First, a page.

We live in an age of “feel goodism” in a super-sensitive society in which people are offended by any perceived slight. Politically correct police patrol the air waves and red flag certain buzzwords and label those who use them as bigots, racists, sexists and extremists. Freedom of speech is under attack, especially religious speech, which is often tagged “hate speech” by secularists who reject biblical truth. Paul warned Timothy, “For a time is coming when people will no longer listen to sound and wholesome teaching. They will follow their own desires and will look for teachers who will tell them whatever their itching ears want to hear. They will reject the truth and chase after myths” (2 Tim. 4:3-4, NLT).
Contrary to some opinions, Jesus wasn’t always a Mr. Nice Guy who never offended anyone with His words and always avoided controversy. Some people have the misguided notion that Jesus was a “feel good” preacher who was always sweet, kind, diplomatic and never made waves or rocked the boat. Are you kidding me? What Bible have they been reading?
Jesus offended many people with unvarnished truth that made them feel uncomfortable (Jn. 6:60-61). The late Jammie Buckingham expressed this reality in his clever book title, The Truth Will Set You Free, But First It Will Make You Miserable. Sometimes the truth hurts; it hits us right between the eyes and cuts like a knife. Jesus didn’t preach what I call “cotton candy sermons” that are in vogue today—fluffy strings of sugar-coated thoughts woven together to make people feel good, but containing little spiritual substance. In fact, Mark 13:37 indicates that “The common people heard Him gladly,” probably because He told the truth without any religious pretenses or pulling any punches. But make no mistake, not everyone heard Jesus gladly.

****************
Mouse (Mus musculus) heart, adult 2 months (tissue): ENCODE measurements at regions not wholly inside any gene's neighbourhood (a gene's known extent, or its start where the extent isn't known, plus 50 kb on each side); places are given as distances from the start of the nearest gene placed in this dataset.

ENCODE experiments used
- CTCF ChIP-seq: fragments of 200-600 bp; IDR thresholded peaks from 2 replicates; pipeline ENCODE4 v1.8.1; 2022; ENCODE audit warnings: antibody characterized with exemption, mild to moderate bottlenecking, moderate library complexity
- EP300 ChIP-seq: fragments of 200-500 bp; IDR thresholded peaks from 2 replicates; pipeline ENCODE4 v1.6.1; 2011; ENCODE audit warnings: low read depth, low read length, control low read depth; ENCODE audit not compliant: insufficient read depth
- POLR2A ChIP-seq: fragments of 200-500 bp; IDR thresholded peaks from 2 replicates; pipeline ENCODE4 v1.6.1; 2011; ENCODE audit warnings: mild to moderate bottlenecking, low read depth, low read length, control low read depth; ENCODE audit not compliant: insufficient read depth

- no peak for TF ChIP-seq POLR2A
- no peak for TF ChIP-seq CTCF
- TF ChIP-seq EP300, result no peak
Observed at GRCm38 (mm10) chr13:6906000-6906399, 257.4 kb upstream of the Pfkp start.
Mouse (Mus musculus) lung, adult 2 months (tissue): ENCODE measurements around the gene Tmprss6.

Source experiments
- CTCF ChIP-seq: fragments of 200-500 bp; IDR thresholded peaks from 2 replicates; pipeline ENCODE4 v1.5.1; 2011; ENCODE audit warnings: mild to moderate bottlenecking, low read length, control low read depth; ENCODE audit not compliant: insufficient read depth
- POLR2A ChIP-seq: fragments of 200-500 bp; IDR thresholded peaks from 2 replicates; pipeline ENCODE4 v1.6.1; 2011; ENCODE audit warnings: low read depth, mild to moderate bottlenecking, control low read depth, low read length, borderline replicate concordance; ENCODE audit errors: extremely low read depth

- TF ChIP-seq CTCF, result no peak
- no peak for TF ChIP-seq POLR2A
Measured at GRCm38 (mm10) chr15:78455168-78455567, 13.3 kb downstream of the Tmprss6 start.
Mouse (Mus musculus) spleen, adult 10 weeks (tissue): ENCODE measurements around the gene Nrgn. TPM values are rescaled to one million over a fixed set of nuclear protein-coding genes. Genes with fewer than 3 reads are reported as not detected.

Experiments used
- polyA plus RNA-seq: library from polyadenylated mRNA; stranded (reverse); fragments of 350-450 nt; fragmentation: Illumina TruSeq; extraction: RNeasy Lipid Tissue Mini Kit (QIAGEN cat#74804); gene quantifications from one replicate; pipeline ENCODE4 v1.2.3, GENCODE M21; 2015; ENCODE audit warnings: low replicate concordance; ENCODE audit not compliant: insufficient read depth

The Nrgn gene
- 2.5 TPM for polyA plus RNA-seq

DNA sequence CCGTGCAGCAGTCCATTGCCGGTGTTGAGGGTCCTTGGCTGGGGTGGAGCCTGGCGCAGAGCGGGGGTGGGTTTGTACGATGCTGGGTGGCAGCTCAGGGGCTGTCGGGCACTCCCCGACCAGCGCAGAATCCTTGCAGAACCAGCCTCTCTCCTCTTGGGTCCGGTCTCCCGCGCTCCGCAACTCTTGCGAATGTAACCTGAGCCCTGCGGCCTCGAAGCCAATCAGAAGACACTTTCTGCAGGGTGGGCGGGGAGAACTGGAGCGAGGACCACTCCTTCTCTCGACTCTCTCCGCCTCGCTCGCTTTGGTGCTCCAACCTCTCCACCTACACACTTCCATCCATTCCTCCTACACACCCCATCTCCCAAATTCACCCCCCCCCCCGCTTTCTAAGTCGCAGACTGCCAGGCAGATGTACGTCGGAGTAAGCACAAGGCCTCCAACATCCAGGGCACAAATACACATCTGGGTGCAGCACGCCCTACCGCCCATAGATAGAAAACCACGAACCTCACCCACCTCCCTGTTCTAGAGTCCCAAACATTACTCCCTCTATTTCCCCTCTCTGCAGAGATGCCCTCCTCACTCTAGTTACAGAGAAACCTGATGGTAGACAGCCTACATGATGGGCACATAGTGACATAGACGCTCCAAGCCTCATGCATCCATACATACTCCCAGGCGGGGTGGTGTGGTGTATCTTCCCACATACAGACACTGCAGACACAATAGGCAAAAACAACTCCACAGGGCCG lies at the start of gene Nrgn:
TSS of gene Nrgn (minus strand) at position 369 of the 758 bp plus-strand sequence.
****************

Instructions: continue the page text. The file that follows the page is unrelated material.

I’m not suggesting Jesus intentionally offended people, but the truth He spoke had a way of separating the wheat from the chaff, the sheep from the goats. To be clear, Jesus was loving, graceful, compassionate, and tender-hearted toward the outcasts and downtrodden of society. In fact, He went out of His way to visit where others refused to go. Most Jews, due to prejudice, traveled around Samaria. Jesus deliberately went through it and broke down cultural and racial barriers by even speaking to “The Woman at the Well” (Jn. 4:4-9). Some things He did were considered scandalous in His culture—touching and healing lepers, befriending publicans and sinners, allowing a “sinful” woman to touch/anoint Him (Lk. 7:36-39), healing on the Sabbath day, etc. He worked outside the lines of social norms for a Jewish man, especially a Rabbi.
Even His own cousin, John the Baptist, didn’t fully understand Him. He sent messengers asking, “Are You the Coming One, or do we look for another?” (Mt. 11:3, NKJV) Jesus responded by telling how people were being healed and receiving the Gospel, but then added this tagline, “Blessed is he who is not offended because of Me” (Mt. 11:6, NKJV). Apparently, John was offended by Jesus. Why? He was suffering in prison while Jesus was socializing at dinner parties with sinners. Jesus’ style and methods didn’t fit the mold of what John expected in a Messiah.